A thoughtful gesture is all it takes to make your significant other feel appreciated. You could have your partner’s favorite lunch order delivered to work or slip their favorite snack in their bag before they leave for the day on Feb. 14.

Work out together.
There is a plethora of scientific research out there showing that couples who sweat together stay together.It might not sound all that romantic to spend Valentine’s Day at the gym, but you’d be surprised how much fun you can have sweating it out with your partner, whether you schedule a workout class for the two of you to try together, book a joint personal training session, or plan a hike.

Book a spa day.
Your partner would likely never think to do this for themselves, which is what makes it such a special gesture. “People feel stressed from work and life and need a mini break, so booking a spa day for you and your partner to relax and take a load off will make them feel like you’ve been paying attention and listening to their needs,” says Rebecca Cooper Traynor, founder and CEO of Match Me Canada. Chances are, they won’t even realize how much they needed it until they’re there!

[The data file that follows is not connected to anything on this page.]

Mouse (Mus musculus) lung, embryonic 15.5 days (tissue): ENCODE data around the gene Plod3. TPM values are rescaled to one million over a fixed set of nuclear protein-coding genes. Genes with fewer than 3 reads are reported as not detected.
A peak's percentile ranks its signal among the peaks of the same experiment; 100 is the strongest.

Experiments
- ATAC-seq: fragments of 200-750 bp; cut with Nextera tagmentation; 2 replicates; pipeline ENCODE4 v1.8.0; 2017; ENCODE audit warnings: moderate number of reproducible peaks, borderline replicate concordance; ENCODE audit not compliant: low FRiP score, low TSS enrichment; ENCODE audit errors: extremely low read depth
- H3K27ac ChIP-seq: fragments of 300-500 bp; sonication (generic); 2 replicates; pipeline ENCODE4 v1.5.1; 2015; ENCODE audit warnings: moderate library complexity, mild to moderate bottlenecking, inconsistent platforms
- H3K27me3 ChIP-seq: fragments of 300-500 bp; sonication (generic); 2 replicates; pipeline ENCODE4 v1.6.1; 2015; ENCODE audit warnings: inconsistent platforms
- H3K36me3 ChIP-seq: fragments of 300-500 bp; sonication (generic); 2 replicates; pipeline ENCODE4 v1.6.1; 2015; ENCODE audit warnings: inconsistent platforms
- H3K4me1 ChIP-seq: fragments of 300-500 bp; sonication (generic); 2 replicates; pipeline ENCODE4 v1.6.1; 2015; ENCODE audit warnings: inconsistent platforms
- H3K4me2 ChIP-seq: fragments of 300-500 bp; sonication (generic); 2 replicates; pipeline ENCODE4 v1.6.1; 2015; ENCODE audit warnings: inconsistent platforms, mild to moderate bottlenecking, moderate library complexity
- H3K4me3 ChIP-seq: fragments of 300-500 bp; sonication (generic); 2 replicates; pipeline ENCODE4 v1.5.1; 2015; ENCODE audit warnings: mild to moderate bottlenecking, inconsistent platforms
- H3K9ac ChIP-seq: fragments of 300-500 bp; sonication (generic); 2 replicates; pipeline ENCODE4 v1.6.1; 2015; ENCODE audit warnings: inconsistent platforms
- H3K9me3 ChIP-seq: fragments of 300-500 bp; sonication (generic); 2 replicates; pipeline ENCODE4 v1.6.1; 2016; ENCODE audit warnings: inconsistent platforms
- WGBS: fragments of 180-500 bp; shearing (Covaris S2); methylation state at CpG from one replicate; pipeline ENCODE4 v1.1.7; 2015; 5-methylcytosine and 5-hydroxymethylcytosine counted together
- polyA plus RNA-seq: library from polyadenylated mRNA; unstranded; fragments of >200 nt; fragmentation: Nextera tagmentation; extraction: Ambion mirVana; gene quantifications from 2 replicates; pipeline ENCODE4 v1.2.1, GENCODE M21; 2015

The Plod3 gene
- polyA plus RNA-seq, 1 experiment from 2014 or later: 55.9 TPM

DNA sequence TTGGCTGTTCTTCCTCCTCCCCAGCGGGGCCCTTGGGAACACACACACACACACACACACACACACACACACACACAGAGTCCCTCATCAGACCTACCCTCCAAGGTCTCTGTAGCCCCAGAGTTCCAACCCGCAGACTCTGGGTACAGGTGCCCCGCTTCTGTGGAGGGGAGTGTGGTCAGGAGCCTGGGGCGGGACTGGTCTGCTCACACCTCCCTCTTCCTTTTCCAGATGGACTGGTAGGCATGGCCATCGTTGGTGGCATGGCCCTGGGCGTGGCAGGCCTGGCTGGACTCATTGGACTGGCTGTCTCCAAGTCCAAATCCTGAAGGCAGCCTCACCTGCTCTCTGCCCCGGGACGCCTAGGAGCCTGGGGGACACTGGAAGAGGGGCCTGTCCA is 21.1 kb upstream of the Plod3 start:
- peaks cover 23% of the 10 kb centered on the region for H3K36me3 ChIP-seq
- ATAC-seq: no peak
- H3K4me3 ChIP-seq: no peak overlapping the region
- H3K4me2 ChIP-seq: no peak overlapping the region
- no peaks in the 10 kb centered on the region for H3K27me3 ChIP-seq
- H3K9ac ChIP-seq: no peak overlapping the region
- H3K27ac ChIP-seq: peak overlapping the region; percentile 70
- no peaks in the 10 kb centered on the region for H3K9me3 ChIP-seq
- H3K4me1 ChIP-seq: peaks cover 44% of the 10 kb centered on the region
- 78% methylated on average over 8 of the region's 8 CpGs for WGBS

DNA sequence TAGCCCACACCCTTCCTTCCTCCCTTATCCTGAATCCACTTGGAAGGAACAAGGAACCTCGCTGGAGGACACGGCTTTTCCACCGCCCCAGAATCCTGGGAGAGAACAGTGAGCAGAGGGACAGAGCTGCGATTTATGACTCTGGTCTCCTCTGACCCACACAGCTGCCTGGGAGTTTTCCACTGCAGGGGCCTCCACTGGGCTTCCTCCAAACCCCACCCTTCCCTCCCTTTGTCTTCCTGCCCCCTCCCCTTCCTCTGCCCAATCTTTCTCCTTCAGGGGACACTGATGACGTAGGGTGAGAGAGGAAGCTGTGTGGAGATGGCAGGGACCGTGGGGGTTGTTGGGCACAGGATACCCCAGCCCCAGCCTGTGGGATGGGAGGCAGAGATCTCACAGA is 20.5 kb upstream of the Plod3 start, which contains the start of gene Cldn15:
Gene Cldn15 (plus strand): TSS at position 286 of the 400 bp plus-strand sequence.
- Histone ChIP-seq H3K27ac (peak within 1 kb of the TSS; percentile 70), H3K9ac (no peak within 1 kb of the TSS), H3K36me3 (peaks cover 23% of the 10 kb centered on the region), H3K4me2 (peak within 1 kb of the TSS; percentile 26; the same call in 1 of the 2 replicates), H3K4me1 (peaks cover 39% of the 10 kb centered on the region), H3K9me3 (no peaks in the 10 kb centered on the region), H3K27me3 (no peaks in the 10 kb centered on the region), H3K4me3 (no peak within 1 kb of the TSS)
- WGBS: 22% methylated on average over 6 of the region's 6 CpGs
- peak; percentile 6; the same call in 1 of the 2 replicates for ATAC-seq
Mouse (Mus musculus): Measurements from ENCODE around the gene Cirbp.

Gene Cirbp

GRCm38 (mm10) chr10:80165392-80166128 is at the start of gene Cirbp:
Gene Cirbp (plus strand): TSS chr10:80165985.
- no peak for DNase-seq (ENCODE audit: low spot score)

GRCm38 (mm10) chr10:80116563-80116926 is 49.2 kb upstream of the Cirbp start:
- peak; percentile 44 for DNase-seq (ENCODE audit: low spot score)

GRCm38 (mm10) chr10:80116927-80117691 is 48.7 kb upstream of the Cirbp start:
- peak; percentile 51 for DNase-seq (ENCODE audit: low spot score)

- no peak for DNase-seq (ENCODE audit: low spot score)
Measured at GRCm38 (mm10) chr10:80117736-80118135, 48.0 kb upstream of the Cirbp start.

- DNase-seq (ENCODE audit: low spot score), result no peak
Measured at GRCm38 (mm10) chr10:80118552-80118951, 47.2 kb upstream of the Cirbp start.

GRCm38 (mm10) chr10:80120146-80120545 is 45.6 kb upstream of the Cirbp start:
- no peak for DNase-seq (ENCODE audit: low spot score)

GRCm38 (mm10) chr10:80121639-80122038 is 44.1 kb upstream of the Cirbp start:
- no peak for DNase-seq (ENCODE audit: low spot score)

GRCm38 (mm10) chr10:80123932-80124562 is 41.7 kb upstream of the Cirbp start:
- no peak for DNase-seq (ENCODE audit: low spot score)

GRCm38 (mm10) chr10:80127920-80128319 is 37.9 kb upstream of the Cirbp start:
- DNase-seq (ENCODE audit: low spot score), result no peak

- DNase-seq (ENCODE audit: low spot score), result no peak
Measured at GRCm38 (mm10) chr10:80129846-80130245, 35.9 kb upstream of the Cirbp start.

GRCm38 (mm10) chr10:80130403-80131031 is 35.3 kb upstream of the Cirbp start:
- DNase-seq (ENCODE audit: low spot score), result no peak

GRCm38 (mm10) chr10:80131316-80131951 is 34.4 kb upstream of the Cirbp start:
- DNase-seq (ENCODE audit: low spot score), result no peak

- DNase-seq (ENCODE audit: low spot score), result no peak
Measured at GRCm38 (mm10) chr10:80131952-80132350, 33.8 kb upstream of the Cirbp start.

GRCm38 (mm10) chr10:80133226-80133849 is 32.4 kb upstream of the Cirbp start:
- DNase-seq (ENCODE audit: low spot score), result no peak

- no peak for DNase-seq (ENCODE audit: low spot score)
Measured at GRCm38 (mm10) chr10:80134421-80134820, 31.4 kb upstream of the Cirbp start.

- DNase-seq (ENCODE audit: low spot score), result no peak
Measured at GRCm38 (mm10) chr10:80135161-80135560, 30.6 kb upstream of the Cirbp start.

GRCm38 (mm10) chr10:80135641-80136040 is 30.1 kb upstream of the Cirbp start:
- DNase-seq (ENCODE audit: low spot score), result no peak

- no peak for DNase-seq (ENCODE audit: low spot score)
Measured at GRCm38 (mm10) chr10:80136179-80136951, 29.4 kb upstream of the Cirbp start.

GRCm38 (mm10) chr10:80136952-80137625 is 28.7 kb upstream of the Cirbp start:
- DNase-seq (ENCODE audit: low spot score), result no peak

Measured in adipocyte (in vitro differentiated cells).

Treat them to breakfast in bed.
Even if you cook frequently, it’s unlikely that you regularly bring your partner their favorite breakfast the moment they wake up. And if you’re not into cooking, you can order in from your partner’s favorite breakfast joint and present their meal with a beautiful bouquet of flowers.

Plan a tech-free evening together.
We all spend too much time on our phones and computers, so an evening sans screens feels extra special. “Commit to turning off and staying off your electronics all evening – phones, computers and television,” suggests Rhonda Milrad, LCSW, founder of online relationship community Relationup. “Instead, just be present without any distractions. It is novel for anyone to receive the full attention of their partner for an entire evening.”

Volunteer together.
If your significant other is passionate about a specific cause – whether it’s caring for stray animals, feeding the hungry or visiting patients in hospitals – plan a day where you can volunteer for your partner’s favorite non-profit together. Not only will this show them you care about their chosen cause, but you’ll also get in some quality bonding time while making a difference together.

Plan a movie night.
This Valentine’s Day, you can carve out time to watch a film you’ve both been meaning to see for months, or pick a classic movie you watched together early on in your relationship. Want to take this idea to the next level? Book a hotel room and order room service, so you can both enjoy the movie without having to lift a finger.

Go on a group date.